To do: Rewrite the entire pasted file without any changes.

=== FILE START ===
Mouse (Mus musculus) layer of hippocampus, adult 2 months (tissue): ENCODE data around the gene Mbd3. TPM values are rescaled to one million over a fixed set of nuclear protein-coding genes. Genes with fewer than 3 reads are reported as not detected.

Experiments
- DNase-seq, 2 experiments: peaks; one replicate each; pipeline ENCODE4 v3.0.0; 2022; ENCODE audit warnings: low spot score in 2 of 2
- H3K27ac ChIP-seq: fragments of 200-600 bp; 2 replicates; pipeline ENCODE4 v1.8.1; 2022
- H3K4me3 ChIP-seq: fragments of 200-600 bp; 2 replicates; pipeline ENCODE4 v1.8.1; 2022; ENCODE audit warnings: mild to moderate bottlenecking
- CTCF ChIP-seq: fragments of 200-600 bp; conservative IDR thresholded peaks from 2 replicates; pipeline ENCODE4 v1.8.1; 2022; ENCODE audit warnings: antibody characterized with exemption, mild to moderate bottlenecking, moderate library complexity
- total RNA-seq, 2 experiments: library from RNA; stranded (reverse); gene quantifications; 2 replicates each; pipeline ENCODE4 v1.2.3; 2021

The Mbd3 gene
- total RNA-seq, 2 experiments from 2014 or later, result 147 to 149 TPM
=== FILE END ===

Mouse (Mus musculus) layer of hippocampus, adult 2 months (tissue): ENCODE data around the gene Mbd3. TPM values are rescaled to one million over a fixed set of nuclear protein-coding genes. Genes with fewer than 3 reads are reported as not detected.

Experiments
- DNase-seq, 2 experiments: peaks; one replicate each; pipeline ENCODE4 v3.0.0; 2022; ENCODE audit warnings: low spot score in 2 of 2
- H3K27ac ChIP-seq: fragments of 200-600 bp; 2 replicates; pipeline ENCODE4 v1.8.1; 2022
- H3K4me3 ChIP-seq: fragments of 200-600 bp; 2 replicates; pipeline ENCODE4 v1.8.1; 2022; ENCODE audit warnings: mild to moderate bottlenecking
- CTCF ChIP-seq: fragments of 200-600 bp; conservative IDR thresholded peaks from 2 replicates; pipeline ENCODE4 v1.8.1; 2022; ENCODE audit warnings: antibody characterized with exemption, mild to moderate bottlenecking, moderate library complexity
- total RNA-seq, 2 experiments: library from RNA; stranded (reverse); gene quantifications; 2 replicates each; pipeline ENCODE4 v1.2.3; 2021

The Mbd3 gene
- total RNA-seq, 2 experiments from 2014 or later, result 147 to 149 TPM